A kinetic study of ribulose bisphosphate carboxylase from the photosynthetic bacterium Rhodospirillum rubrum. (1/816)

The activation kinetics of purified Rhodospirillum rubrum ribulose bisphosphate carboxylase were analysed. The equilibrium constant for activation by CO(2) was 600 micron and that for activation by Mg2+ was 90 micron, and the second-order activation constant for the reaction of CO(2) with inactive enzyme (k+1) was 0.25 X 10(-3)min-1 . micron-1. The latter value was considerably lower than the k+1 for higher-plant enzyme (7 X 10(-3)-10 X 10(-3)min-1 . micron-1). 6-Phosphogluconate had little effect on the active enzyme, and increased the extent of activation of inactive enzyme. Ribulose bisphosphate also increased the extent of activation and did not inhibit the rate of activation. This effect might have been mediated through a reaction product, 2-phosphoglycolic acid, which also stimulated the extent of activation of the enzyme. The active enzyme had a Km (CO2) of 300 micron-CO2, a Km (ribulose bisphosphate) of 11--18 micron-ribulose bisphosphate and a Vmax. of up to 3 mumol/min per mg of protein. These data are discussed in relation to the proposed model for activation and catalysis of ribulose bisphosphate carboxylase.  (+info)

Altered substrate selectivity in a mutant of an intrahelical salt bridge in UhpT, the sugar phosphate carrier of Escherichia coli. (2/816)

Site-directed and second site suppressor mutagenesis identify an intrahelical salt bridge in the eleventh transmembrane segment of UhpT, the sugar phosphate carrier of Escherichia coli. Glucose 6-phosphate (G6P) transport by UhpT is inactivated if cysteine replaces either Asp388 or Lys391 but not if both are replaced. This suggests that Asp388 and Lys391 are involved in an intrahelical salt bridge and that neither is required for normal UhpT function. This interpretation is strengthened by the finding that mutations at Lys391 (K391N, K391Q, and K391T) are recovered as revertants of the inactive D388C variant. Further work shows that although the D388C variant is null for G6P transport, movement of 32Pi by homologous Pi/Pi exchange is unaffected. This raises the possibility that this derivative may have latent function, a possibility confirmed by showing that D388C is a gain-of-function mutation in which phosphoenolpyruvate (PEP) is the preferred substrate. Added study of the Pi/Pi exchange shows that in wild type UhpT this partial reaction is readily blocked by G6P but not PEP. By contrast, in the D388C variant, Pi/Pi exchange is unaffected by G6P but is inhibited by both PEP and 3-phosphoglycerate. These latter substrates are used by PgtP, a related Pi-linked antiporter, which lacks the Asp388-Lys391 salt bridge but has instead an uncompensated arginine at position 391. For this reason, we conclude that in both UhpT and PgtP position 391 can serve as a determinant of substrate selectivity by acting as a receptor for the anionic carboxyl brought into the translocation pathway by PEP.  (+info)

Chloroplast class I and class II aldolases are bifunctional for fructose-1,6-biphosphate and sedoheptulose-1,7-biphosphate cleavage in the Calvin cycle. (3/816)

Class I and class II aldolases are products of two evolutionary non-related gene families. The cytosol and chloroplast enzymes of higher plants are of the class I type, the latter being bifunctional for fructose-1,6- and sedoheptulose-1,7-P2 in the Calvin cycle. Recently, class II aldolases were detected for the cytosol and chloroplasts of the lower alga Cyanophora paradoxa. The respective chloroplast enzyme has been shown here to be also bifunctional for fructose-1,6- and sedoheptulose-1,7-P2. Kinetics, also including fructose-1-P, were determined for all these enzymes. Apparently, aldolases are multifunctional enzymes, irrespective of their class I or class II type.  (+info)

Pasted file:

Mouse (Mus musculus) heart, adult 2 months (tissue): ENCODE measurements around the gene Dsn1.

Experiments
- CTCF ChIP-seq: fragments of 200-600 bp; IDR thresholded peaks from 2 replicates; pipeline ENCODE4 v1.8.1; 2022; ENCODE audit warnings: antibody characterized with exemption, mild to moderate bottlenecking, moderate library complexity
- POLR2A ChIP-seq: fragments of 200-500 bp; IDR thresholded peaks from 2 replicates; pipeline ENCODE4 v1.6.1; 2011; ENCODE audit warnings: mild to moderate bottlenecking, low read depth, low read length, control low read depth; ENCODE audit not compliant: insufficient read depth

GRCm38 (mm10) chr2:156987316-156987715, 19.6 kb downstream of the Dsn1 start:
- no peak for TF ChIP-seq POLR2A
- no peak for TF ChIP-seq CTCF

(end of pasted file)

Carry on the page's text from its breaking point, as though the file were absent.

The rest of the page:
Photosystem II regulation of macromolecule synthesis in the blue-green alga Aphanocapsa 6714. (4/816)

Polymers synthesized by heterotrophically growing (glucose as carbon source) cultures of Aphanocapsa 6714 were compared with polymers synthesized in photosynthetically grown cultures. Loss of photosystem II by dark incubation, or inhibition of light-grown cells with the photosystem II-specific inhibitor dichlorophenylmethylurea, caused an 80 to 90% reduction in the rate of lipid and total ribonucleic acid synthesis, and more than a 90% reduction in the rate of protein synthesis. In contrast, glycogen synthesis was reduced only about 50% in dark cells and less than 30% in dichlorphenylmethylurea-inhibited cells. After longer heterotrophic growth, glycogen became the major component, whereas in photosynthetically grown cultures protein was the major constituent. 14C (from 14CO2 and/or [14C]glucose) assimilated into protein by heterotrophically grown cells was found in amino acids in nearly the same proportions as in photosynthetically grown cells. Thus, routes of biosynthesis available to autotropic cells were also available to heterotrophic cultures, but the supply of carbon precursors to those pathways was greatly reduced. The limited biosynthesis in heterotrophic cells was not due to a limitation for cellular energy. The adenylates were maintained at nearly the same concentrations (and hence the energy charge also) as in photosynthetic cells. The concentration of reduced nicotinamide adenine dinucleotide phosphate was higher in heterotrophic (dark) cells than in photosynthetic cells. From rates of CO2 fixation and/or glycogen biosynthesis it was determined that stationary-phase cells expended approximately 835, 165, and less than 42 nmol of adenosine 5'-triphosphate per mg (dry weight) of algae per 30 min during photosynthetic, photoheterotrophic, and chemoheterotrophic metabolism, respectively. Analysis of the soluble metabolite pools in dark heterotrophic cultures by double-labeling experiments revealed rapid equilibration of 14C through the monophosphate pools, but much slower movement of label into the diphosphate pools of fructose-1,6-diphosphate and sedoheptulose-1,7-diphosphate. Carbon did flow into 3-phosphoglycerate in the dark; however, the initial rate was low and the concentration of this metabolite soon fell to an undetectable level. In photosynthetic cells, 14C quickly equilibrated throughout all the intermediates of the reductive pentose cycle, in particular, into 3-phosphoglycerate. Analysis of glucose-6-phosphate dehydrogenase in cell extracts showed that the enzyme was very sensitive to product inhibition by reduced nicotinamide adenine dinucleotide.  (+info)